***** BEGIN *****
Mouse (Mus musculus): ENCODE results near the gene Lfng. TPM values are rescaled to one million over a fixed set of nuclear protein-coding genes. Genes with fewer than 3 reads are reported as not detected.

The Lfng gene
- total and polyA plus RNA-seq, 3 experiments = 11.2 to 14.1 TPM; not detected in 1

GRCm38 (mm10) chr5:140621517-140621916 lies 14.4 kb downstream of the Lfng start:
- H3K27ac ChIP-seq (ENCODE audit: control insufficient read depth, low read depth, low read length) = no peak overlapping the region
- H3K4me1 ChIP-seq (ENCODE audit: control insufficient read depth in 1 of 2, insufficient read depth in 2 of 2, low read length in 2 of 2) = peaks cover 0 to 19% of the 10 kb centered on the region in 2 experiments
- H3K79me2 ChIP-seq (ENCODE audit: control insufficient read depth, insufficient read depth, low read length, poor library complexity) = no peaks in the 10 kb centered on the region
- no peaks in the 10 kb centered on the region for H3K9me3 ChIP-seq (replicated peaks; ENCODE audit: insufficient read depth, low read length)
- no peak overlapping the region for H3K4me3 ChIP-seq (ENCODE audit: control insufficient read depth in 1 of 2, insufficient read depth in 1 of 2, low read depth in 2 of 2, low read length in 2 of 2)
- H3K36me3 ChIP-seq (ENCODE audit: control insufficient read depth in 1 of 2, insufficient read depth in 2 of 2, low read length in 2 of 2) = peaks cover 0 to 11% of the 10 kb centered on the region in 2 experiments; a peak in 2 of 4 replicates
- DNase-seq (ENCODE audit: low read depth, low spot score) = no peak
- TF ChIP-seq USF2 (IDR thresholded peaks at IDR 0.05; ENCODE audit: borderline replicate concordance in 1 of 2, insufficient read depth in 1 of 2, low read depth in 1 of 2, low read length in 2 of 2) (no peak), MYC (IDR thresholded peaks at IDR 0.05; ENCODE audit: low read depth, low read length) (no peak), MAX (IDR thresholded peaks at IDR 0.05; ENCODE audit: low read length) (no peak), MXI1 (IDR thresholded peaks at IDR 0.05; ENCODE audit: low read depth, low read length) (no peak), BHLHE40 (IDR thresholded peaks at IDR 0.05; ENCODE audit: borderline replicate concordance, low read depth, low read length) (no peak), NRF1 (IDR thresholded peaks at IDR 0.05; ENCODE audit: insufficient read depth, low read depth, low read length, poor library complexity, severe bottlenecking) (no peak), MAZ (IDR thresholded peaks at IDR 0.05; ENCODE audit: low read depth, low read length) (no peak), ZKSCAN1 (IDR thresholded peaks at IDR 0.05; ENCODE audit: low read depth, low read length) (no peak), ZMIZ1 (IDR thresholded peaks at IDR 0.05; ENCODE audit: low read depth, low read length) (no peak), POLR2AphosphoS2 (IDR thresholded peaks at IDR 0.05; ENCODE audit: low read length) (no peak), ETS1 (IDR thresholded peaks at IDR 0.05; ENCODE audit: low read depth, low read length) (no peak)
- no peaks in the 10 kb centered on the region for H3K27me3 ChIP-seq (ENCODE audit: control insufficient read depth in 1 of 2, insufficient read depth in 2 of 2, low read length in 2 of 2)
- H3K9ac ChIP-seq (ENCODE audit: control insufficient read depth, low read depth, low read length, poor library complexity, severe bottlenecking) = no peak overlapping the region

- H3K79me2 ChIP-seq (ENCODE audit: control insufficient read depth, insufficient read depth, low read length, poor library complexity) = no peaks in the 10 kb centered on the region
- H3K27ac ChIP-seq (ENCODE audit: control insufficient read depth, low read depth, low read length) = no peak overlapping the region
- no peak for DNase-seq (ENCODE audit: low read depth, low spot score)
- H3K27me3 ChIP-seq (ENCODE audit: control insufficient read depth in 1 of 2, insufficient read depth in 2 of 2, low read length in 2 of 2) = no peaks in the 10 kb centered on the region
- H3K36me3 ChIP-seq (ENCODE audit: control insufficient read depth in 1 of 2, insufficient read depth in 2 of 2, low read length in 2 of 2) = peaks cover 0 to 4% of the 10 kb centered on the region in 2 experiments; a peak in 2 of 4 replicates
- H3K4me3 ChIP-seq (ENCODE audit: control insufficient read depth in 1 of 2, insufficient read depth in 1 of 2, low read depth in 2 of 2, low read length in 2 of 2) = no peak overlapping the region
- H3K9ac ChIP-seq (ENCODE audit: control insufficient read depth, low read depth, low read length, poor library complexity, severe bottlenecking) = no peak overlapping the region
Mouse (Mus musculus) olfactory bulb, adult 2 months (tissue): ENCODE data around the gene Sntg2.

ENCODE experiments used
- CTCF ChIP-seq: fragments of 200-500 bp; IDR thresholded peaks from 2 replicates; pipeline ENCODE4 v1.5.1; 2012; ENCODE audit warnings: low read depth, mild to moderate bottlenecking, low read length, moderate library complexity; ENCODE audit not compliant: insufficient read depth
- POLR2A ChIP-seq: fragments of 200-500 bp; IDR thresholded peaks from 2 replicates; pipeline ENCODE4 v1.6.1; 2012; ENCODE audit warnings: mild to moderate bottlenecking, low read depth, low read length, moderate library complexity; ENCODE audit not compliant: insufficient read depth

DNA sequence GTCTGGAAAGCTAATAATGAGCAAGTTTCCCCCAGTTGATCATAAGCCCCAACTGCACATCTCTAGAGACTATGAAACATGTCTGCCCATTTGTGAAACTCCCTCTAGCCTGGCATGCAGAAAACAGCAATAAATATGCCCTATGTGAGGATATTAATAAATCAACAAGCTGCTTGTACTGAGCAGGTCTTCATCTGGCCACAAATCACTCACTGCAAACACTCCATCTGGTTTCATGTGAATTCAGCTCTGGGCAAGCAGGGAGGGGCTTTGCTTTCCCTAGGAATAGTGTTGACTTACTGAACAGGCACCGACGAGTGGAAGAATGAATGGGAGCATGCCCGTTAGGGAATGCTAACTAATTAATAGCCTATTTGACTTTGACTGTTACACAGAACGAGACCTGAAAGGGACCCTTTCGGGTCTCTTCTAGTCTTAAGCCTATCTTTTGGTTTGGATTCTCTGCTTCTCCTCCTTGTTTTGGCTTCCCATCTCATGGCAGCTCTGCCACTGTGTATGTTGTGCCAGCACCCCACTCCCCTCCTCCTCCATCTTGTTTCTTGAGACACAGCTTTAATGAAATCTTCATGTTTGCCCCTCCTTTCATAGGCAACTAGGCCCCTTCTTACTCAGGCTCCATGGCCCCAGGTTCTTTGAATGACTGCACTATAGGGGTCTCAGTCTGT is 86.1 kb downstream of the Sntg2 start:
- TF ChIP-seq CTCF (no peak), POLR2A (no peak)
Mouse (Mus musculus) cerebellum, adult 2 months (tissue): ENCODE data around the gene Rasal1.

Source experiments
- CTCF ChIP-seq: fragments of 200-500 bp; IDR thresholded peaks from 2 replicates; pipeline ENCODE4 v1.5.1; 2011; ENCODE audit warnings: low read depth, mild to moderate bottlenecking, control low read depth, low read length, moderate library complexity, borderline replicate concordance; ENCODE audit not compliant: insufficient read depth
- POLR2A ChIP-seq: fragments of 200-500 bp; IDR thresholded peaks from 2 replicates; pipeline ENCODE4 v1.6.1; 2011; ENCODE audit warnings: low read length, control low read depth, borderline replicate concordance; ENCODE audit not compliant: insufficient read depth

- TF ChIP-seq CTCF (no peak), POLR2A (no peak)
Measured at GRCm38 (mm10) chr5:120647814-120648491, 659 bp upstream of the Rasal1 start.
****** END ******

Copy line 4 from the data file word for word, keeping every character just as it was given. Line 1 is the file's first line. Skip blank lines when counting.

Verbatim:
GRCm38 (mm10) chr5:140621517-140621916 lies 14.4 kb downstream of the Lfng start: